It is from the start an apocalyptic speech about judgement. And our section starts with the fire that is traditionally a metaphor for judgement.
How do we read these passages in a ‘present time’ (v.56) in which both judgement and suffering are not in fashion? I thought Jesus came to bring ‘peace on earth’ (Luke 2: 14) and ‘good news for the poor’ (Luke 4:18)? I thought with Jesus there was an end to suffering ‘the lame walk, the lepers are cleanse, the deaf hear’ (Luke 7:22)?
The problem is that for these things (peace, equality, healing) to really happen there needs to be such a deep rooted and pervasive transformation of both our understanding of God and our behaviour that in this transformation itself is the seed for the rejection and division.
Reading chapter 12 this becomes clear. The demand of the kingdom is so great as to be shocking. Not everybody will like this. It is bound to run into opposition. Jesus’ vision and ministry are so radical that judgement and suffering are inherent in it. The fire of judgement and the water of baptism of v. 49-50 are later echoed in the predictions of rain and the heat (v. 54-55). Let us try -rather than predict the weather- to judge the time we live in, in the light of Jesus’ vision.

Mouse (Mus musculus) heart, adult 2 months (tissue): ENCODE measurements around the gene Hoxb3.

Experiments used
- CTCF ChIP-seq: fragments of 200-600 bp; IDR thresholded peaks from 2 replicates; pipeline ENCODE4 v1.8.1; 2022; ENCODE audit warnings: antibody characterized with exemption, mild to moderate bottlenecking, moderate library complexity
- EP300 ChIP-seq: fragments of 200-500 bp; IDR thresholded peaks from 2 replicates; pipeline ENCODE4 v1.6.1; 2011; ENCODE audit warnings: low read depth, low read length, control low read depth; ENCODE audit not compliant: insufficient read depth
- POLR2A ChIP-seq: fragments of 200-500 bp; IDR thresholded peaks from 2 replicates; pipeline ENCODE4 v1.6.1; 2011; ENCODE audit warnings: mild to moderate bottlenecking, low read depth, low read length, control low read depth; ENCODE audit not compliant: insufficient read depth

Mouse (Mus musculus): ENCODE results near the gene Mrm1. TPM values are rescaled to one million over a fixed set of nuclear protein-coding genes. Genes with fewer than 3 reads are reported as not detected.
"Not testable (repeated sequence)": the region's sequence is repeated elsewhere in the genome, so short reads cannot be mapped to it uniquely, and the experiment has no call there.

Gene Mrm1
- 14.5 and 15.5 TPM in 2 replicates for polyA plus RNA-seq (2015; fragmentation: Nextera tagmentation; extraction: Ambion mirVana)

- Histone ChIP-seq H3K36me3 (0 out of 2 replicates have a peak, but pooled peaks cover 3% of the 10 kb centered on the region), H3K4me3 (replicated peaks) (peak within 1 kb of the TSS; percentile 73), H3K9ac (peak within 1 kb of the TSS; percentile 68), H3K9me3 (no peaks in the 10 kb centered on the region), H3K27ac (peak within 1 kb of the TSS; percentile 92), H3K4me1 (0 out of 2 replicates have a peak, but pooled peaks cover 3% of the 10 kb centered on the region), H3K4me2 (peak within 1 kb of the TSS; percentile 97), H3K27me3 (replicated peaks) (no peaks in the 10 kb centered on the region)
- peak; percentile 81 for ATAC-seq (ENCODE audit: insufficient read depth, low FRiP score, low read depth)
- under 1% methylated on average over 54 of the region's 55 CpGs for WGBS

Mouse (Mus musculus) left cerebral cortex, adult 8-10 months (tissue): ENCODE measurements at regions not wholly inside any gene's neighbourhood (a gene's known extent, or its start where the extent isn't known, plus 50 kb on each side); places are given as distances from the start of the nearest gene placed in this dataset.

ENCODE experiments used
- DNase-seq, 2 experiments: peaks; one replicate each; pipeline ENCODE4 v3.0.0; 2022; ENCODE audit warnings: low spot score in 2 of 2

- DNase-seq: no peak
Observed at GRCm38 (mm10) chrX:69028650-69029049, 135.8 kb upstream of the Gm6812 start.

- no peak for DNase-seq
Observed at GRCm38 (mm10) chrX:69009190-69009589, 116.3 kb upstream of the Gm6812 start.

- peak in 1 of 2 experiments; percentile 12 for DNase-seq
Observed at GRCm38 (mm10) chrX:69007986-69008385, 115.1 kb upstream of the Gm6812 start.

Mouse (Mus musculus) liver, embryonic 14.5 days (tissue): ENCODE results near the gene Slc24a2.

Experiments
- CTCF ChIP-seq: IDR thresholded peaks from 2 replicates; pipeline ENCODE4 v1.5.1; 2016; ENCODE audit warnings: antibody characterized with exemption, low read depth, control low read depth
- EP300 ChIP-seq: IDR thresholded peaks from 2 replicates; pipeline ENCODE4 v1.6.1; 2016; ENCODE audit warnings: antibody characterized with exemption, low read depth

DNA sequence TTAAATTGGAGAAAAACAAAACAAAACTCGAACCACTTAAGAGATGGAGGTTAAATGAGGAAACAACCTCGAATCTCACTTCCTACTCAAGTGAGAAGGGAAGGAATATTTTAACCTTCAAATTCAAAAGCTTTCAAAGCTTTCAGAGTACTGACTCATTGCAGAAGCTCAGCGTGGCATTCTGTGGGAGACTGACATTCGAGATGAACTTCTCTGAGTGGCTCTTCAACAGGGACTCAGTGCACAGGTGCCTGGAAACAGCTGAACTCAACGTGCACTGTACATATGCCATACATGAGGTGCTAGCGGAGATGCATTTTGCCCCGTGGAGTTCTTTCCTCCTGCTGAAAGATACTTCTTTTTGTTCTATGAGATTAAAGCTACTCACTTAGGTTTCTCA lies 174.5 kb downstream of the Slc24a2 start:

14 August 2016
Luke 12: 49-56
This weekly blog on one of the lectionary readings is by Anne Claar Thomasson-Rosingh, Programme Leader for Lifelong Learning at Sarum College.